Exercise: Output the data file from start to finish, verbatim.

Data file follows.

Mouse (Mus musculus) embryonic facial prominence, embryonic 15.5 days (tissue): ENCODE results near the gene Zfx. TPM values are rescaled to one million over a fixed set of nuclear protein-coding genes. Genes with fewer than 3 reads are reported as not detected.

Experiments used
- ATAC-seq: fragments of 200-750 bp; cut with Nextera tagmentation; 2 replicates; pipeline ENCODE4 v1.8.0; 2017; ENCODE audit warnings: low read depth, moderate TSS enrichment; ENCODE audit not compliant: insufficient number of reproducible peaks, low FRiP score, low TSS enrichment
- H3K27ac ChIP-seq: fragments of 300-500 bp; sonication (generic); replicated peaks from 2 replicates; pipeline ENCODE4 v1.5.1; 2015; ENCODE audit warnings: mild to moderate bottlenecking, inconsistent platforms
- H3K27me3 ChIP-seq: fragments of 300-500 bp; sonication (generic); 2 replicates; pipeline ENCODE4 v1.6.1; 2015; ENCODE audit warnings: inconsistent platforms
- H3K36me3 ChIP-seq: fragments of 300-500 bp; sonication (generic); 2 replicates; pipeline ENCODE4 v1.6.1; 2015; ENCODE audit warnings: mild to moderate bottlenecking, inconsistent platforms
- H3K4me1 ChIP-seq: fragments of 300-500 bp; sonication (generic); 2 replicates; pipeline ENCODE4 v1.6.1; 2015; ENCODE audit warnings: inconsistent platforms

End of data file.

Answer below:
Mouse (Mus musculus) embryonic facial prominence, embryonic 15.5 days (tissue): ENCODE results near the gene Zfx. TPM values are rescaled to one million over a fixed set of nuclear protein-coding genes. Genes with fewer than 3 reads are reported as not detected.

Experiments used
- ATAC-seq: fragments of 200-750 bp; cut with Nextera tagmentation; 2 replicates; pipeline ENCODE4 v1.8.0; 2017; ENCODE audit warnings: low read depth, moderate TSS enrichment; ENCODE audit not compliant: insufficient number of reproducible peaks, low FRiP score, low TSS enrichment
- H3K27ac ChIP-seq: fragments of 300-500 bp; sonication (generic); replicated peaks from 2 replicates; pipeline ENCODE4 v1.5.1; 2015; ENCODE audit warnings: mild to moderate bottlenecking, inconsistent platforms
- H3K27me3 ChIP-seq: fragments of 300-500 bp; sonication (generic); 2 replicates; pipeline ENCODE4 v1.6.1; 2015; ENCODE audit warnings: inconsistent platforms
- H3K36me3 ChIP-seq: fragments of 300-500 bp; sonication (generic); 2 replicates; pipeline ENCODE4 v1.6.1; 2015; ENCODE audit warnings: mild to moderate bottlenecking, inconsistent platforms
- H3K4me1 ChIP-seq: fragments of 300-500 bp; sonication (generic); 2 replicates; pipeline ENCODE4 v1.6.1; 2015; ENCODE audit warnings: inconsistent platforms